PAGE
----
If you talk to a man in a language he understands, that goes to his head. If you talk to him in his language, that goes to his heart.
In their article on religion, spirituality and mental health, Dein et al 1 have made some very important points. As health professionals, we are encouraged to become competent in our understanding of the role of culture and religion in the mental illness phenomenon but at the same time our effort to reach such understanding could be perceived in a negative light.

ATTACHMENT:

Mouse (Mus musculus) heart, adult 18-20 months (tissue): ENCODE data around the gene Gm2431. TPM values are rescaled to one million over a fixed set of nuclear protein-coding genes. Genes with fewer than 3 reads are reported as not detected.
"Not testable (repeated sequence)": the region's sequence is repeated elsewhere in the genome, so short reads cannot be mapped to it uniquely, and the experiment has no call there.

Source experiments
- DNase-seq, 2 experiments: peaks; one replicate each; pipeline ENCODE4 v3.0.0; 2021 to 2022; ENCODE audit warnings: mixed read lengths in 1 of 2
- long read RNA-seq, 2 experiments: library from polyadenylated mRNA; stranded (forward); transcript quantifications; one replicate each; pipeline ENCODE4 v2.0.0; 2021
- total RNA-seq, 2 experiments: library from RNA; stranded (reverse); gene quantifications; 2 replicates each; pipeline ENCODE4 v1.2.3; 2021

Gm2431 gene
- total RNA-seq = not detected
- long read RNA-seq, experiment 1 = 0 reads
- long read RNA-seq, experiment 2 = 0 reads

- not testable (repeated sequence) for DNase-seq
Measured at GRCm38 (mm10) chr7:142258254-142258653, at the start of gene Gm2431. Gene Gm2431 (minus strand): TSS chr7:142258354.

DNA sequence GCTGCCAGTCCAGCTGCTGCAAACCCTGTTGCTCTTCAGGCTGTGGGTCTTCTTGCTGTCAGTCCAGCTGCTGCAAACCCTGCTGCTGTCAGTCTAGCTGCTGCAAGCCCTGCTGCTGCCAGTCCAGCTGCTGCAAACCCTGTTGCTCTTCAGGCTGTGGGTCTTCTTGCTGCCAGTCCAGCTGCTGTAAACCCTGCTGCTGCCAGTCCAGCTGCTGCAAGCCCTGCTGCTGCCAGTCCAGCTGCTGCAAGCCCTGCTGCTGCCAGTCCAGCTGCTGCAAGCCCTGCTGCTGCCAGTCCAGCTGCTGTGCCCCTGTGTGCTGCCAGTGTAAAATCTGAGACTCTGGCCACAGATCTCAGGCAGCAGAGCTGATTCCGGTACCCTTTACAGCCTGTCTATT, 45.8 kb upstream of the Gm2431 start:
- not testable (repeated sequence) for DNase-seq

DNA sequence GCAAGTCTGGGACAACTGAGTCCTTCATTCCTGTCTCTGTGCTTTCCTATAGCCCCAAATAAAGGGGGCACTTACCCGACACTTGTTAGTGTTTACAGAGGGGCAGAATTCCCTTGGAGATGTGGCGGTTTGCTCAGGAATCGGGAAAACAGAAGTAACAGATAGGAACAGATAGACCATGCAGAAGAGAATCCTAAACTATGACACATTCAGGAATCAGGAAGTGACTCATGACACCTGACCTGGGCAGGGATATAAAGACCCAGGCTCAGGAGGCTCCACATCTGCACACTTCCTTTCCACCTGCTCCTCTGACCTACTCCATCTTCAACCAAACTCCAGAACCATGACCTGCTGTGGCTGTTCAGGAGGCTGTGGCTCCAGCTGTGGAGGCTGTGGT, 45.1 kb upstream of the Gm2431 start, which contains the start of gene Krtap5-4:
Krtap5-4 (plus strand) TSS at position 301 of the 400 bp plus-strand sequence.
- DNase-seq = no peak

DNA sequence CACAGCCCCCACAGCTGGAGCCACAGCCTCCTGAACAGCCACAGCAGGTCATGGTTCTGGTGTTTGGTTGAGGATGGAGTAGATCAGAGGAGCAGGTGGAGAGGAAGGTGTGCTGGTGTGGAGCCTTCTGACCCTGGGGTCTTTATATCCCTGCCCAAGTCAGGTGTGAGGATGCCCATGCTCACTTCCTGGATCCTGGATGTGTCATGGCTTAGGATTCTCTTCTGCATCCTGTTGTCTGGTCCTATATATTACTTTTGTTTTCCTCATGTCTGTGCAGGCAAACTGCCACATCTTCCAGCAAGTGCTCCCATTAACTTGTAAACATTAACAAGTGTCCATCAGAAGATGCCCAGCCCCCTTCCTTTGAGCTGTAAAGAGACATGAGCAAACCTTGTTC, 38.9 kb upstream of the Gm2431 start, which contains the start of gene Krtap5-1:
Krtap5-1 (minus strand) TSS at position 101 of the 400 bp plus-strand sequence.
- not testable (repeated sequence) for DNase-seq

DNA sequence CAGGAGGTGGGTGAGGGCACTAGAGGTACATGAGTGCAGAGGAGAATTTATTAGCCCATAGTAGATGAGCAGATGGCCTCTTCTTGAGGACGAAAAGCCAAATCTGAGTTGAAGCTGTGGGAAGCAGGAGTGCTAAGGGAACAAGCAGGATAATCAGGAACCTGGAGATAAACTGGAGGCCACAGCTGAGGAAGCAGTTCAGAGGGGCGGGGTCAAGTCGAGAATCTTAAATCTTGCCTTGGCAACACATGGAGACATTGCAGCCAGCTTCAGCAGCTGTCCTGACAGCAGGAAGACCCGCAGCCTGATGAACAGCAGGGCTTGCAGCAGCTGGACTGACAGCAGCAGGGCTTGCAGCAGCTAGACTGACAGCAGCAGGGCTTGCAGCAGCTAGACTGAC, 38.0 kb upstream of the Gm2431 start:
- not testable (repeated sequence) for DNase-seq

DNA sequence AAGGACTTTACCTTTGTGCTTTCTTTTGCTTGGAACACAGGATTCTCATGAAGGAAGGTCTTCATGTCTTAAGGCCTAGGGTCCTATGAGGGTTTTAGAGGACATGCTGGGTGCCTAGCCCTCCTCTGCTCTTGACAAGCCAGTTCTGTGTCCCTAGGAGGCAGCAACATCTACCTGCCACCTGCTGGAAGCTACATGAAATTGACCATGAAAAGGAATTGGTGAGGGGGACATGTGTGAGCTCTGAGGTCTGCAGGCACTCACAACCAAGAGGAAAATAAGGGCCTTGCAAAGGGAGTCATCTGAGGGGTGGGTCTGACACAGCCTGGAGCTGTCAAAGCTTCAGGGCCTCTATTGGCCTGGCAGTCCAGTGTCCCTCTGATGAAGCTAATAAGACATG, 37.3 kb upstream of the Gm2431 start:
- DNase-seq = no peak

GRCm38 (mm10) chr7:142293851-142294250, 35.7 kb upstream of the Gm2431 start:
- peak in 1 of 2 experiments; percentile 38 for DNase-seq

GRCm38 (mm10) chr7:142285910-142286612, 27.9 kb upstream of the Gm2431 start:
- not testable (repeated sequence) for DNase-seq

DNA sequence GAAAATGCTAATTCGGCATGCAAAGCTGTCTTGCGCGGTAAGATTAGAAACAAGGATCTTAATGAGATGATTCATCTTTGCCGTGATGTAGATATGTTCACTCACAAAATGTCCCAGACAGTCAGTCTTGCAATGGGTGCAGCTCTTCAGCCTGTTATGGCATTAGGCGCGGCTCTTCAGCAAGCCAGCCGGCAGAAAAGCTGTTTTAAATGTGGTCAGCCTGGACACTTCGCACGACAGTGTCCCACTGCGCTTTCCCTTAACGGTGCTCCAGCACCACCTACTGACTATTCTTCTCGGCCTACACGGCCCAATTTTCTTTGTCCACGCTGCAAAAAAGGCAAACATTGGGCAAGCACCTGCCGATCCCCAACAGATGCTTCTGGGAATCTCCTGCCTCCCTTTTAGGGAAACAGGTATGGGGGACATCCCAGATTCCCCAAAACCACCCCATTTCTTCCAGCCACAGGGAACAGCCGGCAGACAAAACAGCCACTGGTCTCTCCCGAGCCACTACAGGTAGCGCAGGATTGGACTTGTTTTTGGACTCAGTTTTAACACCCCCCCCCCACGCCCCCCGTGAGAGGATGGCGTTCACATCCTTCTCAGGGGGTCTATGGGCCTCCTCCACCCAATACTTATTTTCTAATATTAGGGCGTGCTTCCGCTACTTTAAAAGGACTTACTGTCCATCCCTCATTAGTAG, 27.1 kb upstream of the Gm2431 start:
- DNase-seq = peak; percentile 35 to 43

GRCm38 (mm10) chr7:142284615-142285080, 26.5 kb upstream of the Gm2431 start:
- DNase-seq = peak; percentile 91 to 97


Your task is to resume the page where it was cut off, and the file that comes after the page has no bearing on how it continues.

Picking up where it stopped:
We seem to restrict our definition of spirituality. In my search for better understanding I have found the following definition by Murray & Zentner 2 very helpful: ‘in every human being there seems to be more a spiritual dimension, a quality that goes beyond religious affiliation that strives for inspiration, reverence, awe, meaning and purpose, even in those who do not believe in God. The spiritual dimension tries to be in harmony with the universe, strives for answers about the infinite, and comes essentially into focus in times of emotional stress, physical (and mental) illness, loss, bereavement and death’. This has suggested several important implications for my clinical practice; especially, how I can incorporate this meaning in the patients' understanding of their mental illness in relation to their spirituality. The individual patient approach employed by Western-trained psychiatrists and other mental health workers may fall short of what the patient expects in some cases, as a result of our ignorance of this important aspect.